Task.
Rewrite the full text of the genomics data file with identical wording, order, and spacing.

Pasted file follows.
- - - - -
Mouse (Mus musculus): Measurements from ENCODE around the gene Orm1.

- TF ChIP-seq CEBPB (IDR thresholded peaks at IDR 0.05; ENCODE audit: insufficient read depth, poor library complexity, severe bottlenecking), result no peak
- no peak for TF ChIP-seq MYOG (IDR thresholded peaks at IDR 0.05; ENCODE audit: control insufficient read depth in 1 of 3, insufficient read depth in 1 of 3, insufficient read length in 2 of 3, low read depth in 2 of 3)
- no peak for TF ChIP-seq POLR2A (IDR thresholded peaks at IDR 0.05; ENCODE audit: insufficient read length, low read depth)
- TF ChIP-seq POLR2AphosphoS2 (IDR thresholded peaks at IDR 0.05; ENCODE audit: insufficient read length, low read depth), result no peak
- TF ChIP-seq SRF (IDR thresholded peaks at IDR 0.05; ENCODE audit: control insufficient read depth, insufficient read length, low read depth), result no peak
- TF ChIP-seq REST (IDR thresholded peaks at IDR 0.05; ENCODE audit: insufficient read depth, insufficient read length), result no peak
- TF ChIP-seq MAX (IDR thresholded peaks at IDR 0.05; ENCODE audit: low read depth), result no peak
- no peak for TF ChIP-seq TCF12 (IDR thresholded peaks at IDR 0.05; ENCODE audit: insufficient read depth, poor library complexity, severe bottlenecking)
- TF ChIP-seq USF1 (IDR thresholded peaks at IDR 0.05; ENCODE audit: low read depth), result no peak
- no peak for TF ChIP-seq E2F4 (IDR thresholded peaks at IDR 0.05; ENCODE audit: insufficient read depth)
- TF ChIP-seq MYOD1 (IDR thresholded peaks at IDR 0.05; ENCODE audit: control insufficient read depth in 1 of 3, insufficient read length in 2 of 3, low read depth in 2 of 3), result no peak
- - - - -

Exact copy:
Mouse (Mus musculus): Measurements from ENCODE around the gene Orm1.

- TF ChIP-seq CEBPB (IDR thresholded peaks at IDR 0.05; ENCODE audit: insufficient read depth, poor library complexity, severe bottlenecking), result no peak
- no peak for TF ChIP-seq MYOG (IDR thresholded peaks at IDR 0.05; ENCODE audit: control insufficient read depth in 1 of 3, insufficient read depth in 1 of 3, insufficient read length in 2 of 3, low read depth in 2 of 3)
- no peak for TF ChIP-seq POLR2A (IDR thresholded peaks at IDR 0.05; ENCODE audit: insufficient read length, low read depth)
- TF ChIP-seq POLR2AphosphoS2 (IDR thresholded peaks at IDR 0.05; ENCODE audit: insufficient read length, low read depth), result no peak
- TF ChIP-seq SRF (IDR thresholded peaks at IDR 0.05; ENCODE audit: control insufficient read depth, insufficient read length, low read depth), result no peak
- TF ChIP-seq REST (IDR thresholded peaks at IDR 0.05; ENCODE audit: insufficient read depth, insufficient read length), result no peak
- TF ChIP-seq MAX (IDR thresholded peaks at IDR 0.05; ENCODE audit: low read depth), result no peak
- no peak for TF ChIP-seq TCF12 (IDR thresholded peaks at IDR 0.05; ENCODE audit: insufficient read depth, poor library complexity, severe bottlenecking)
- TF ChIP-seq USF1 (IDR thresholded peaks at IDR 0.05; ENCODE audit: low read depth), result no peak
- no peak for TF ChIP-seq E2F4 (IDR thresholded peaks at IDR 0.05; ENCODE audit: insufficient read depth)
- TF ChIP-seq MYOD1 (IDR thresholded peaks at IDR 0.05; ENCODE audit: control insufficient read depth in 1 of 3, insufficient read length in 2 of 3, low read depth in 2 of 3), result no peak